Saturday, 6 November 2010

Defence And The Strategic Deficit

There is a very well written post by an anonymous author on the Phoenix Think Tank's blog.

The whole piece is well articulated and well worth reading.

This blog agrees with most of what is written in that piece.

However,we disagree with one point.

It is our position that that the size of the British Army is not the root of the problems in British defence spending.

It is the position of this blog that the currently planned defence budget is sufficient to field an army and navy capable of serving the independent interests of the people of the United Kingdom.

It is our belief that the poor return on investment which the British people receive from their defence spending is primarily caused by the following three problems:

1.The vast expenditure on land based air power which is the most inefficient means of providing air support for expeditionary  warfare.

2.The inefficient procurement system which is the result of the armed forces failure to rationalise their requirements as well as the Ministry of Defence's incompetent management.

3.The poor force generation of the armed forces themselves.

The Strategic Defence and Security Review has singularly failed to realise substantial savings in the first of these three areas.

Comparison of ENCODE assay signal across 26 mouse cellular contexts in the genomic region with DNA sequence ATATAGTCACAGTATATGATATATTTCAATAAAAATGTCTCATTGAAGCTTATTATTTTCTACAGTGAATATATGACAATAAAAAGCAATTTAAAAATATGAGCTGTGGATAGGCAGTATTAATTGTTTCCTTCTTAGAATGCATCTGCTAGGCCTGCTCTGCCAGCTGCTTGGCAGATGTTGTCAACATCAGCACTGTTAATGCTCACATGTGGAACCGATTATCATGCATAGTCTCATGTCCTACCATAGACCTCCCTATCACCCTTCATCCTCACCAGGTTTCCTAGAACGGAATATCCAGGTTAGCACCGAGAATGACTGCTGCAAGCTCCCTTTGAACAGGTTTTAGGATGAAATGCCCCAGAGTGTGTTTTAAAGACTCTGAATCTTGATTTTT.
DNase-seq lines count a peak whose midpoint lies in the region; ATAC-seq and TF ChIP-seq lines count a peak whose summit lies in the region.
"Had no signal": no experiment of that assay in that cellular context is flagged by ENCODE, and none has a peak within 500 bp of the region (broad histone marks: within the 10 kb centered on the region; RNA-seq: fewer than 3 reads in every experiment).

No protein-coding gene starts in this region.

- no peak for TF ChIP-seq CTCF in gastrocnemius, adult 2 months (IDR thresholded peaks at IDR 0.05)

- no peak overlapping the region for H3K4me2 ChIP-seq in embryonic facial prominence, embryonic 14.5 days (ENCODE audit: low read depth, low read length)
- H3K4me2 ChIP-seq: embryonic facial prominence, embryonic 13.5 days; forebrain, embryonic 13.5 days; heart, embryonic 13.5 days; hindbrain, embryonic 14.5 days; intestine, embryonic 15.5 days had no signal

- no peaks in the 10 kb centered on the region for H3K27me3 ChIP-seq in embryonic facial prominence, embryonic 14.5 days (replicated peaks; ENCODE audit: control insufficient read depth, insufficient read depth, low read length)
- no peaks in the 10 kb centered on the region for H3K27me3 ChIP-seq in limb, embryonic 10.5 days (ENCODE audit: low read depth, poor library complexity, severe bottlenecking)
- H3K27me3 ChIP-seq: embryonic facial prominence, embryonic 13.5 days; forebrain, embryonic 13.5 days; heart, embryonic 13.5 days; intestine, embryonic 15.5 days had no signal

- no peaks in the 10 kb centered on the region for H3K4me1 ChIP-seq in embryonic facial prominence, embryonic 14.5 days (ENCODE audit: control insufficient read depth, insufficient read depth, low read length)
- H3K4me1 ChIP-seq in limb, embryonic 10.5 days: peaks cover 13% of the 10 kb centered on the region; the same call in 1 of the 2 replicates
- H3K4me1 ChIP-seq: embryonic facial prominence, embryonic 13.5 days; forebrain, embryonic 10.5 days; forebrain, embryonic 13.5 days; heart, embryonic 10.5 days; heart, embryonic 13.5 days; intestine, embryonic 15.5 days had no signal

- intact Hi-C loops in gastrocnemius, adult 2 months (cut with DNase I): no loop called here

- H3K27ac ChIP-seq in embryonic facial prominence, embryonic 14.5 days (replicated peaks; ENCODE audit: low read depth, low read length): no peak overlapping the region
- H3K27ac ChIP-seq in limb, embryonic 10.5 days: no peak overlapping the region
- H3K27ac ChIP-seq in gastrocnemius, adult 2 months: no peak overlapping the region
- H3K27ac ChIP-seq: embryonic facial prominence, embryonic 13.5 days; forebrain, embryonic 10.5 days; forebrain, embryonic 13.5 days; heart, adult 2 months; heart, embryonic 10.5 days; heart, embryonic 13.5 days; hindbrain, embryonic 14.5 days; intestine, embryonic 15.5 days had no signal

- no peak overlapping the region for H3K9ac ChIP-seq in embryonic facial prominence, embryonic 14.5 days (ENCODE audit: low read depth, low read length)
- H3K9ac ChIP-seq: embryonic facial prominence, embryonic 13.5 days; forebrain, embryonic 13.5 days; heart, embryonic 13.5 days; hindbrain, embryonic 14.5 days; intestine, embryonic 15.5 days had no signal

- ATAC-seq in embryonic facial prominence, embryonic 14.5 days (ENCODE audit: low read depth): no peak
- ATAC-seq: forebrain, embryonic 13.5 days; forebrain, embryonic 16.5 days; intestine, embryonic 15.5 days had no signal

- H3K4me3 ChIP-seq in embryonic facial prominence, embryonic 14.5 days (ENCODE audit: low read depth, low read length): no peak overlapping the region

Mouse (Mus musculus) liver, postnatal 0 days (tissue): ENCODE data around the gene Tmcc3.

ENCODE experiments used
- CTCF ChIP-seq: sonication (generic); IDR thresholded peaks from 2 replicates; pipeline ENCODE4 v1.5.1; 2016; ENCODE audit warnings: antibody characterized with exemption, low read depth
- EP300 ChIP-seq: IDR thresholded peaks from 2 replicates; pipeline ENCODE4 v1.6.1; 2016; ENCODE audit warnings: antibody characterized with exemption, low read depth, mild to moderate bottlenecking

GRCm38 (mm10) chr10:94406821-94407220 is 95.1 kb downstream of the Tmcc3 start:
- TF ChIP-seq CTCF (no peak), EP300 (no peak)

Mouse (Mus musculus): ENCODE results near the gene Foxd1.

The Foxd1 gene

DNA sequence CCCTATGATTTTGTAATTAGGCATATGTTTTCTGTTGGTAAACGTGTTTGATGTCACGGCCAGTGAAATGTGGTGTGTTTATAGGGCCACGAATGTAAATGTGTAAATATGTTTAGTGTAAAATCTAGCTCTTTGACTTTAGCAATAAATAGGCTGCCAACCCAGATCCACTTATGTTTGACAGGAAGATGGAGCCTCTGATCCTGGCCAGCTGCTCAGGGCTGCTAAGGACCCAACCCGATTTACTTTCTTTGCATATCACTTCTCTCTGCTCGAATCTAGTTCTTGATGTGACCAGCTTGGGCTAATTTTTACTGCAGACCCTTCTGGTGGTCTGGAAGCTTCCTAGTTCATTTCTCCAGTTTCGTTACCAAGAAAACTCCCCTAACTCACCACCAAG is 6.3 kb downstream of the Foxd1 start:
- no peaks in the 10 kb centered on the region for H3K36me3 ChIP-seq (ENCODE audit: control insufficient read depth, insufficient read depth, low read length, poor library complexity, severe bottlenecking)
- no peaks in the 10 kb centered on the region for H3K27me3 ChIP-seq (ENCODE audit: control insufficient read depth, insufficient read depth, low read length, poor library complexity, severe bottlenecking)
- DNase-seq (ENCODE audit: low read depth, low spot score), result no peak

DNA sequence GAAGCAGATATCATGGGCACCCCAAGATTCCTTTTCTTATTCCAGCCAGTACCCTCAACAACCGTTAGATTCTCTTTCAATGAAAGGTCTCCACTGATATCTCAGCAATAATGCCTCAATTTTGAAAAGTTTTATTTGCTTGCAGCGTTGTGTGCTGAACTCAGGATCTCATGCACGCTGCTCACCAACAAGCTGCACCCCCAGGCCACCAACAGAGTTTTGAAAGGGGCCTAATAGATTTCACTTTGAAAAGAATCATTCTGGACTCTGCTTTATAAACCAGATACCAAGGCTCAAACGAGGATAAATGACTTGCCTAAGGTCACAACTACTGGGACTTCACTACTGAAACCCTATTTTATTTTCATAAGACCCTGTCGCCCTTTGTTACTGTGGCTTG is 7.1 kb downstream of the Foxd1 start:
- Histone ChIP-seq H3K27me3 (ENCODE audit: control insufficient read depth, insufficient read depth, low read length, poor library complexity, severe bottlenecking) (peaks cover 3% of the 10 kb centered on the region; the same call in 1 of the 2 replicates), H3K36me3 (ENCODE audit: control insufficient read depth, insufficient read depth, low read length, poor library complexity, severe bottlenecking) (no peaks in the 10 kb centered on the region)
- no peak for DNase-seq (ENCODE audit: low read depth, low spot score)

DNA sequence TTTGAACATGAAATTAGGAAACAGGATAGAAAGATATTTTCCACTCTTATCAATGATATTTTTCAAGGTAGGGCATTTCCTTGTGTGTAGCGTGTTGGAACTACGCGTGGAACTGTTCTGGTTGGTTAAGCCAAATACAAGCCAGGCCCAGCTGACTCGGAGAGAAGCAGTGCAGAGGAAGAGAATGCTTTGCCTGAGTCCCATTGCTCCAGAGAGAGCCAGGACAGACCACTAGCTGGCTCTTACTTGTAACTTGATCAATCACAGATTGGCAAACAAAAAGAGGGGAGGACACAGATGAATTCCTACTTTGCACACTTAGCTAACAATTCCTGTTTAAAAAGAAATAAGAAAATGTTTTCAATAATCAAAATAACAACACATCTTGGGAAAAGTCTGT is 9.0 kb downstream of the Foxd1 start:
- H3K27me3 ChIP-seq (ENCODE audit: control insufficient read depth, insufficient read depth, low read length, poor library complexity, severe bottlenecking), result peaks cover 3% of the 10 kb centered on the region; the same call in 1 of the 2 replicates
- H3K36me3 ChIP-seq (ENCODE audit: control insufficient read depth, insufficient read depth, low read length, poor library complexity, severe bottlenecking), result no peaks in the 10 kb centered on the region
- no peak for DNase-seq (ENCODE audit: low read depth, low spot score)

Primarily as a result of retaining the full Future Strategic Tanker Aircraft fleet and cutting two Harrier squadrons instead of 2 more expensive Tornado squadrons.

Subsequent Anglo French agreements are likely to increase problems in the second area.

Much of the financial difficulty faced by the Ministry of Defence is due to the vast expense of European Procurement projects such as the £20,000 Million Typhoon.

The third area is subject to action,however,in terms of air power the elimination of the Fleet Air Arm's Harriers leaves only the Royal Air Force's land based aircraft which have an exceedingly poor record of force generation.

Over the last 65 years,the Fleet Air Arm has deployed up to 82% of it's combat aircraft on operations while the Royal Air Force has never deployed more than 15% of it's combat aircraft to any war since 1945.

These land based combat aircraft took part in only 4 of the 7 major air wars which the United Kingdom has taken part in since the Second World War.

In every case they generated far fewer sorties per aircraft per day than the carrier based aircraft operating alongside them.

Until the above three problems are properly addressed the future looks bleak for the British armed forces and the taxpayers whom they serve.

This blog also has a fundamental issue with the government's apparent policy.

An issue which is summed up by the phrase "defence and the democratic defecit".

It is our principle that armed forces exist to do the will of the government and the government exists to do the will of the people.

The Lisbon Treaty,Strategic Defence and Security Review and subsequent Anglo French agreements run contrary to that principle.

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